What Are The Major Natural Resources Of Uruguay?

A cattle farm in Uruguay.
A cattle farm in Uruguay.

Uruguay is South America’s second smallest nation after Suriname. The country has an area of 68,000 square miles with a population of 3.44 million people out of which 1.8 million reside in the metropolitan area of the capital city, which is also the largest city in the country, Montevideo. The country has an export-oriented economy which is characterized by high levels social spending, highly educated labor force, and the agricultural sector playing a significant role in the economy. Some of the natural resources in Uruguay include arable land, minerals, fish, beautiful scenery, and hydropower, among many others.

Arable Land

Uruguay has an arable land which accounts for about 10.1% of the total land area according to the estimates as of 2011. By 2015, the arable land in Uruguay had increased to reach 13.8% of the total land area, but in 1990 the share of the arable land was at its lowest standing at 7.1%, and it has been increasing gradually ever since. The top agricultural items, particularly for the export market in Uruguay, include wool and beef. In 1991, Uruguay joined the MERCUSOR agreement, and its exports of beef increased significantly as it was able to reach more markets in other countries like Japan. However, the export of wool has not been doing so well in the recent past and has seen competition from other countries like New Zealand. Similarly, there have been fluctuations in demand particularly during the recession of 2008-2009. Agriculture is still playing an important role in Uruguay and accounts for about 10% of the country's GDP and it is the principal earner of foreign exchange putting Uruguay on the same level with other major agricultural exporters like Canada, Brazil, and New Zealand.


In the year 2000, Uruguay exported livestock worth approximately $1 billion, and they were primarily livestock products such as beef, chicken, veal, horse, duck, lamb, goose, pork, and turkey among others. As of 1999, there was approximately 10.5 million heads of cattle in the country and approximately 14.4 million sheep. However, in 1999, there was a breakout of foot-and-mouth disease in the country, and many countries placed a ban on all livestock products from Uruguay. By 2000 the country had eradicated the disease, and the export of livestock products increased again, where beef was the largest export of livestock products which accounted for 58.6%. Israel was the leading export destination for beef products originating from Uruguay and it took 25.09% of exports.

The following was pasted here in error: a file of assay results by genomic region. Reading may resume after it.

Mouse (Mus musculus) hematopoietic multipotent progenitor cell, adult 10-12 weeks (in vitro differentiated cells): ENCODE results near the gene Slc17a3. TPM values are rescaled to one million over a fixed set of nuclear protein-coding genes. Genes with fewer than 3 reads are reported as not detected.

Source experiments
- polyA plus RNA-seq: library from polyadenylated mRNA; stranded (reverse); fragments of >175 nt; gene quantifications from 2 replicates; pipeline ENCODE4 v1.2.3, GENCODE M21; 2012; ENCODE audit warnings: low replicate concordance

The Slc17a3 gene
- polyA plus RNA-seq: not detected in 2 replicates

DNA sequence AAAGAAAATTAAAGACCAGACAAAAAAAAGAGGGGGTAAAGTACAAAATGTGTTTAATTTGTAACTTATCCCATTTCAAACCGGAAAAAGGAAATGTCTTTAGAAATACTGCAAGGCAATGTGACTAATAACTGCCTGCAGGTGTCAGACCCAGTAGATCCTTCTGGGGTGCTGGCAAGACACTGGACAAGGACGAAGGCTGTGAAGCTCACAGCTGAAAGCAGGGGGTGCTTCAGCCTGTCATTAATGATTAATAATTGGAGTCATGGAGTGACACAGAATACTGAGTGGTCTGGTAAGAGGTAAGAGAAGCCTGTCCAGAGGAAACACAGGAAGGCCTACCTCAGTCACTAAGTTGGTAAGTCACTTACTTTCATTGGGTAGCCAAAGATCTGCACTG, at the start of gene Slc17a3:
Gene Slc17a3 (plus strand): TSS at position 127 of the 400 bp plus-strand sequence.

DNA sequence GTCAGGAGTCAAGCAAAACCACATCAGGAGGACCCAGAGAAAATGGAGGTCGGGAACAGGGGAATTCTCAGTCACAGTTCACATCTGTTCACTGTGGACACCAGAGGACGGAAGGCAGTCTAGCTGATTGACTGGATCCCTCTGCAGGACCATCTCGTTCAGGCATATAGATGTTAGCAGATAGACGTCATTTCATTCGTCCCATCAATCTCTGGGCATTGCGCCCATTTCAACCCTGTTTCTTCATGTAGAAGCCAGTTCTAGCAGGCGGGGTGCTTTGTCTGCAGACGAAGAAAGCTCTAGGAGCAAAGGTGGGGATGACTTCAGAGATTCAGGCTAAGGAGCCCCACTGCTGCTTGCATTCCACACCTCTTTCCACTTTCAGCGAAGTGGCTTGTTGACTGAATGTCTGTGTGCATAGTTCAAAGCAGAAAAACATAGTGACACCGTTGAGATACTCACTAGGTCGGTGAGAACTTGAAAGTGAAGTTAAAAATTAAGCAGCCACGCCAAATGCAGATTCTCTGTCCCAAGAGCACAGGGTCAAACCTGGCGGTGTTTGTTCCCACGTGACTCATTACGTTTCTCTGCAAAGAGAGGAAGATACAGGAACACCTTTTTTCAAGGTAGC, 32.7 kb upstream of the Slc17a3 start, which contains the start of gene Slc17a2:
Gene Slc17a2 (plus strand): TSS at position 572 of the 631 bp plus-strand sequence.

Fish farming in Uruguay is one of the vibrant sectors in the country and employs approximately 12,000 people. The country has numerous stocks of fish species, and fishing accounts for only 0.1% of the country's GDP. The fishing industry has numerous challenges that include pollution. For instance, in 1977 there was an oil spill on the coastal resort of Punta del Este by an Argentinean ship san Jorge, which significantly affected fish stocks in the coastal area. The incident affected about 20 miles along the coast and almost had a disastrous effect on fish species like sea lions. Presently, hake accounts for 70% of the fish caught in the coastal region followed by Crocker which accounts for 14% and the striped white fish account for 5%. Currently, the country is investigating the possibility of developing the industry to include deep water fish species such as squid, swordfish, and anchovy. Besides the fishing for commercial purposes, there is sports fishing and some of the fish hunted for sport include Black Corvinas, White Corvinas, Soles, Sargos, Brótolas, Pescadillas, Groupers, Pejereyes, Anchoas, and Burriquetas.


Mining in Uruguay contributes about 0.1% of the nation's GDP, and some of the minerals mined in the country include semi-precious gemstones, clay, iron, gold, sand, steel, gravel, and stone among others. The sector does not contribute significantly to the economy of Uruguay, but in the recent past, there has been more activity particularly in the production of gold, cement, and extraction of granite in the country. The Uruguay Mineral Exploration Inc (UME) was the only Canadian company involved in gold production in Uruguay. The company manages San Gregorio gold mine, and in 2009 it produced about 54,320 troy ounces of gold, while in 2009 the company produced about 90,668 troy ounces of gold. The drop in production was attributed to heavy rainfall and the lower grade of gold in the mine. Cement is also produced in the country.

Tourism In Uruguay

In Uruguay, tourism plays an important role in the economy and the country has developed different tourist destination across the country which include Piriapolis, Punta del Este, Rivera, Artigas, Lavalleja, Montevideo, Salto, Rocha, and Colonia del Sacramento among others. In 2007 there were approximately 1.8 million visitors who arrived in the country who spent approximately $800 million which was a significant increase from the year 2006. Beaches and hotels around the Punta del Este attract a large number of visitors both local and international. The increase in a number of tourists has driven the rise in building and construction boom in the region.


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